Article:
By the time the curtain opened on Jennifer Archibald’s “Exalt,” I was hoping for a break from so much romance. Though the work began with a couple partnering in a smoky, stark light, something about the futuristic tones and chanting of the music gave me the sense that we were about to enter a very different world. This mysterious mood gave way to a greater surprise when Cusseaux entered and brought with him a complete vibe shift: suddenly we were in the club, with a loud beat, red light, and enough sass to elicit coos from the audience. For the next twenty minutes, the dancers lived in this mashup of ballet and house dancing, executing high velocity pirouettes and jetes, juxtaposed against slinky port de bras and more grounded sequences of club moves. 

Shawn Cusseaux in “Exalt” by Jennifer Archibald. Photograph by Whitney Browne

Like watching the Martha Graham Dance Company let loose in Hofesh Shechter’s rave of a dance “Cave,” it was fun to see these artists get down. But the men were able to relish the moment more naturally than the women, stuck as they were up on pointe trying to funk up bourrées and vamp while walking on pointe. The result was frequently cringey, and the technique of the pointe work suffered as much as the ambience in a hybrid task that was nearly impossible. Heels would certainly have been a better choice in the reach for glamour (a quality the pointe shoes were presumably aiming for) and allowed for more nuanced articulation and fun in Archibald’s breakaway grooves and spontaneous explosions of movement. We never quite made it to the “uncontrollable desire of house,” as a voice in one of the songs promised and yet, I remained impressed by the commitment and unflagging energy of the dancers in their effort to channel that spirit in ballet’s language of control: Forcella’s late-game diagonal of fouetté turns, a positive flurry of running overhead lifts by the entire cast in the final minutes, and Cusseaux’s daring back bend that dropped us off into the night.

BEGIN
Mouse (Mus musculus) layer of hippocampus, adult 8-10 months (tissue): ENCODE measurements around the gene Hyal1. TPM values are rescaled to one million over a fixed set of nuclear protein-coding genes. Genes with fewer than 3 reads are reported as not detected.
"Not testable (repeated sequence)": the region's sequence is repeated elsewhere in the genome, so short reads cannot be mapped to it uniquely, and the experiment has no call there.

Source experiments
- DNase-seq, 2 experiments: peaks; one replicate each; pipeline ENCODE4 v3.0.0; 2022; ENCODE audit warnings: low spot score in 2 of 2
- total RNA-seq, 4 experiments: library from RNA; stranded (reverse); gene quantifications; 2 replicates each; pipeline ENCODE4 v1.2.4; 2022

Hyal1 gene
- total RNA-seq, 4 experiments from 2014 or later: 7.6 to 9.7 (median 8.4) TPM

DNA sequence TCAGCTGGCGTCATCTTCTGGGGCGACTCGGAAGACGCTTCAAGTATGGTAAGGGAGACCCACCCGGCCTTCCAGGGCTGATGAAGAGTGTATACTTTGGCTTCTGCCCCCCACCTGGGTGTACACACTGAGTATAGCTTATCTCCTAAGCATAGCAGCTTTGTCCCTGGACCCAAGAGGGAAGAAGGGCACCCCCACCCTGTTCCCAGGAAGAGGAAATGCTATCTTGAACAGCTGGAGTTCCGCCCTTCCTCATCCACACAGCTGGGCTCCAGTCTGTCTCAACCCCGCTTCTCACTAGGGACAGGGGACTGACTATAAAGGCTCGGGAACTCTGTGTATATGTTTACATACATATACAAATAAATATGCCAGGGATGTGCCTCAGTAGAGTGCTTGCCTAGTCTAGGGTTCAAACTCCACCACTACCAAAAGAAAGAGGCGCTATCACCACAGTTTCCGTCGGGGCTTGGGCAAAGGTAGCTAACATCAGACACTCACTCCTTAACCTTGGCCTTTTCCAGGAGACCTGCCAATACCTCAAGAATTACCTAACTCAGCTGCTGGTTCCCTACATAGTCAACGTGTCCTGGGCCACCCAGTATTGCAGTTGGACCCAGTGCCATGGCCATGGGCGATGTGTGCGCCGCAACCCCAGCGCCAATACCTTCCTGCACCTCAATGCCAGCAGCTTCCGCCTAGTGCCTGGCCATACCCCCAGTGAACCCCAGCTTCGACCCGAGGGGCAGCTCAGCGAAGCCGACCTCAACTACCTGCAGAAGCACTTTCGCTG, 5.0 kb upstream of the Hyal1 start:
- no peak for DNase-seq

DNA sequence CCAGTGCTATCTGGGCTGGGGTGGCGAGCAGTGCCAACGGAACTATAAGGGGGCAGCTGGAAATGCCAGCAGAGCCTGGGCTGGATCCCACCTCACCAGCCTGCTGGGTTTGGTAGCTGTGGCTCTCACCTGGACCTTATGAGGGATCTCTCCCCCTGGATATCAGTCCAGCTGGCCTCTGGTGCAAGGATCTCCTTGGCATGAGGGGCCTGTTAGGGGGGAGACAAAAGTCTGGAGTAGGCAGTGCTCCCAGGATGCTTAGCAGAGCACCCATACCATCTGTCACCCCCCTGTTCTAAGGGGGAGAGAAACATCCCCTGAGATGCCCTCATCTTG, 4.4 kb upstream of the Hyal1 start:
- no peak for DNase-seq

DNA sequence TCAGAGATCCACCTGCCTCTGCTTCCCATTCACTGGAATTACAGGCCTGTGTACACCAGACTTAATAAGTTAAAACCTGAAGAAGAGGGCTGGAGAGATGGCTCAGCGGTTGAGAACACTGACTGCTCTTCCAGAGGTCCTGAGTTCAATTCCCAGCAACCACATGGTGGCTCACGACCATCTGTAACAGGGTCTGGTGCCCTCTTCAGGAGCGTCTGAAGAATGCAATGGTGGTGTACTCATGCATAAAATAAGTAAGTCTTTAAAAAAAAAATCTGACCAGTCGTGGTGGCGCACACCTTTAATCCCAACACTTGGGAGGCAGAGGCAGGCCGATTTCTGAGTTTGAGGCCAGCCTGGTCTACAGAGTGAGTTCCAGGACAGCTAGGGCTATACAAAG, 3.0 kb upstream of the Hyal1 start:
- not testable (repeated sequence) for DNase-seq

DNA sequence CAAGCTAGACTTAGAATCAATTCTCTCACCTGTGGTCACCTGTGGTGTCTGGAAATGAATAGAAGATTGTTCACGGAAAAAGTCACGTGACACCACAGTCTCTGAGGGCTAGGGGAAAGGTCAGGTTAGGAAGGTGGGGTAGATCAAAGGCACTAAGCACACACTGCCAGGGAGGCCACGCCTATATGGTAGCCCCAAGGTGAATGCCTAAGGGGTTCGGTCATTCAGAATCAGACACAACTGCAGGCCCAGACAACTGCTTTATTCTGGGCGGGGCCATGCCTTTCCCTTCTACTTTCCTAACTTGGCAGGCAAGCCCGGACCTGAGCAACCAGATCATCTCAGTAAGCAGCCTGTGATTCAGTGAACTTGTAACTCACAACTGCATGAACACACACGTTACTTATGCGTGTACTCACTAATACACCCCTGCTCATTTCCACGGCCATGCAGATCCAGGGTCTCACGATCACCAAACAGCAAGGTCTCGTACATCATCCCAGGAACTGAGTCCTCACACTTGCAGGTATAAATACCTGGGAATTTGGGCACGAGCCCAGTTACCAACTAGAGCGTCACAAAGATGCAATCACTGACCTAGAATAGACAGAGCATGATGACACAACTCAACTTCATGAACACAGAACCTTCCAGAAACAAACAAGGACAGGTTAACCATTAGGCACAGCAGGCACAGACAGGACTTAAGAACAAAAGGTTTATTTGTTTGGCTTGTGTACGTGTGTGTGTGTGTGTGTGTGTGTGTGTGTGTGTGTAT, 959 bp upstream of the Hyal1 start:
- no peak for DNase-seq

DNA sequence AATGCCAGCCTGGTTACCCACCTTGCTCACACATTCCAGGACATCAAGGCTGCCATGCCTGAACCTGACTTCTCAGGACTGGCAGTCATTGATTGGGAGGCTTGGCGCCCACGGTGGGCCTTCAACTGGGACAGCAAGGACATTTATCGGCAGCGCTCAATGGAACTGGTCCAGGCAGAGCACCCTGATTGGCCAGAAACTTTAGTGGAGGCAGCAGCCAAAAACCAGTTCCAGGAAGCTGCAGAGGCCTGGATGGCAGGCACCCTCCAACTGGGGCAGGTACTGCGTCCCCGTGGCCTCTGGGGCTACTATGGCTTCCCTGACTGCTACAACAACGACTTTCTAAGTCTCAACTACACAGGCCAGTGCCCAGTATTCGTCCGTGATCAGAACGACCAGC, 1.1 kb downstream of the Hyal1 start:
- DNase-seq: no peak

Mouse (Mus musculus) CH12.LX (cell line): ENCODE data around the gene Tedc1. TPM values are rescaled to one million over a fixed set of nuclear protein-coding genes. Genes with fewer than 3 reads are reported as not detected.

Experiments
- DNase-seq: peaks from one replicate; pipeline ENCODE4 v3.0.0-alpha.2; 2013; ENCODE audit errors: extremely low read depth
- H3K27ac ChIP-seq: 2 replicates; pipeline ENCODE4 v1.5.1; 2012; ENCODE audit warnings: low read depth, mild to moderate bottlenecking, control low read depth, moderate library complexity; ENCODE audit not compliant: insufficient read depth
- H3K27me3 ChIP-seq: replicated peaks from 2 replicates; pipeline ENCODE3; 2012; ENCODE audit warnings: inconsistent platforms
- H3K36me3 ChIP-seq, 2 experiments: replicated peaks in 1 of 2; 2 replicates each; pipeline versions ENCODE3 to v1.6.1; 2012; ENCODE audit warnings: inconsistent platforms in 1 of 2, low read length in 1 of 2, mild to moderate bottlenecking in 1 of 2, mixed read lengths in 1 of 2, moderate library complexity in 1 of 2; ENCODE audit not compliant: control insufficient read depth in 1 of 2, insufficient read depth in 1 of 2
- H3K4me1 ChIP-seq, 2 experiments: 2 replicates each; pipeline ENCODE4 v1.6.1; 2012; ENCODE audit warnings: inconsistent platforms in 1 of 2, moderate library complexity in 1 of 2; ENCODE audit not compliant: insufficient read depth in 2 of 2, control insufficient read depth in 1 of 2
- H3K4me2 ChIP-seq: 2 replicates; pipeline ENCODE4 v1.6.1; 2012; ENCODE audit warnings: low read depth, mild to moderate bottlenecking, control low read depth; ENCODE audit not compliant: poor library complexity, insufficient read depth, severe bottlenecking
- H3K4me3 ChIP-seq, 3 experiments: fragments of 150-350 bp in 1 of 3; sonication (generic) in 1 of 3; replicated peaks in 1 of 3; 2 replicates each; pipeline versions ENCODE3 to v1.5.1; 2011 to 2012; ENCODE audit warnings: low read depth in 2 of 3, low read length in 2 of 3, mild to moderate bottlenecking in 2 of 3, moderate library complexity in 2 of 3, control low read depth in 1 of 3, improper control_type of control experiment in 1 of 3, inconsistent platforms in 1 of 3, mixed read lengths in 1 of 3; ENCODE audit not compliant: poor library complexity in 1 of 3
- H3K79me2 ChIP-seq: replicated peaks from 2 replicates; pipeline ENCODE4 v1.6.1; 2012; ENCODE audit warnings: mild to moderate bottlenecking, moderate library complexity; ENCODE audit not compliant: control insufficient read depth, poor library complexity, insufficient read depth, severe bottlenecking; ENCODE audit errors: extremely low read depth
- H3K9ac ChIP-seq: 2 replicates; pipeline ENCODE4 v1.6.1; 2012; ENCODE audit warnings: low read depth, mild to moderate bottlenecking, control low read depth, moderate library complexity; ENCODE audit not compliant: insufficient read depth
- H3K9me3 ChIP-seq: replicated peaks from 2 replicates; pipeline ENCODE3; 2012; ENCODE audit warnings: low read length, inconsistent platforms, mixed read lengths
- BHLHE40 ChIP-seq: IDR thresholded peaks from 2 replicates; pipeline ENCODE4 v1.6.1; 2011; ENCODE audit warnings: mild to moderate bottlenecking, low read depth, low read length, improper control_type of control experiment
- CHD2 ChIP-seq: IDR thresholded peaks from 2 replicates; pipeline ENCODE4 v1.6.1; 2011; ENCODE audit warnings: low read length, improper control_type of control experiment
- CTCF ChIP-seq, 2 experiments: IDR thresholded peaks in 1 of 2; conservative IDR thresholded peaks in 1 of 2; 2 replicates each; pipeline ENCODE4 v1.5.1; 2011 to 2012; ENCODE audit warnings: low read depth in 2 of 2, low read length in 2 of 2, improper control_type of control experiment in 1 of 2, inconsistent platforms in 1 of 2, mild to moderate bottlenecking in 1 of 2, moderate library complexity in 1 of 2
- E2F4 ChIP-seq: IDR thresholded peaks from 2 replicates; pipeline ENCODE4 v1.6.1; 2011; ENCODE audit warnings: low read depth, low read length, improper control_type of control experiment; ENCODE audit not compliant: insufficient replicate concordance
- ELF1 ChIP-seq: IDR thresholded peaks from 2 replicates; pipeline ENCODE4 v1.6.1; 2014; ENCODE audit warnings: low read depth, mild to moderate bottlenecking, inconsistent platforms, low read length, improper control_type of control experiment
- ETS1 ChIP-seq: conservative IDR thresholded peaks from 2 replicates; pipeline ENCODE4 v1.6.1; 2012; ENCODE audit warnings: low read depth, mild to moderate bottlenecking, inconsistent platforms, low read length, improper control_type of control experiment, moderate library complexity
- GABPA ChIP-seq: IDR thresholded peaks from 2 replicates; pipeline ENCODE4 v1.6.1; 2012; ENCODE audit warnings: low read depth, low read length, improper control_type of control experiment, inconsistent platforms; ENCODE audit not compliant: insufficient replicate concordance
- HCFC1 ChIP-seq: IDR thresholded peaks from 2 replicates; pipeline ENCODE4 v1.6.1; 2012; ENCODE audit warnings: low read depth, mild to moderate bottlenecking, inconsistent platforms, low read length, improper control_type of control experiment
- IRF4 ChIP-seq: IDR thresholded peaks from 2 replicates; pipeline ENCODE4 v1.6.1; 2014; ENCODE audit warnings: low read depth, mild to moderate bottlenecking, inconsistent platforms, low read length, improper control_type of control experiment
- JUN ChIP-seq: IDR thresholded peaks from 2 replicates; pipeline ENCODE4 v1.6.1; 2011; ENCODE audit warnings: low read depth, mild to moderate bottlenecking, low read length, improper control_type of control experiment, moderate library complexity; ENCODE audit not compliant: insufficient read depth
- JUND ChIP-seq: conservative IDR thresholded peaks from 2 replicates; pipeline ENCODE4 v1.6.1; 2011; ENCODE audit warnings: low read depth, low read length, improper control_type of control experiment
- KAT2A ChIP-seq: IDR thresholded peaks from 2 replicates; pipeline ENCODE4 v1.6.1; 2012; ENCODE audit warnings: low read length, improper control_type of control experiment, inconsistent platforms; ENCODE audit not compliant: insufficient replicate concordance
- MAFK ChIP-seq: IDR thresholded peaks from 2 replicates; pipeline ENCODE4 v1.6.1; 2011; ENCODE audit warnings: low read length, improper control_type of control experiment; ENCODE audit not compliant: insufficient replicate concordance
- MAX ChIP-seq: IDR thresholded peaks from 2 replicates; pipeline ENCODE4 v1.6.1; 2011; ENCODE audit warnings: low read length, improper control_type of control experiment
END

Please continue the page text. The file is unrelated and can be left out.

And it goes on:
Candice Thompson

Candice Thompson has been working in and around live art for over two decades. She was a dancer with Milwaukee Ballet before moving into costume design, movement education and direction, editing and arts writing. She attended New York University’s Tisch School of the Arts, graduated from St. Mary’s College LEAP Program, and later received an MFA in literary nonfiction from Columbia University. She has written extensively about dance for publications like Andscape, The Brooklyn Rail, Dance magazine, and ArtsATL, in addition to being editorial director for DIYdancer, a project-based media company she co-founded.


Merilyn Jackson

Great review, Candice. I love me my BalletX and its terrific dancers, but their business model of commissioning doesn’t always fit my palate. All too many of the choreographers they’ve chosen seem too timid to give the company’s loyal audience anything new to chew on. Much work of the last few years, save for exceptions like Annabelle Lopez Ochoa, have felt like rehashes of other work. Perhaps they might look at some repertoire by more innovative choreographers around the world and get the rights to premiere a sure thing now and then. Romance is alright, but I’d like sizzle and daring most nights. Good to see you on here since we last met at Duke.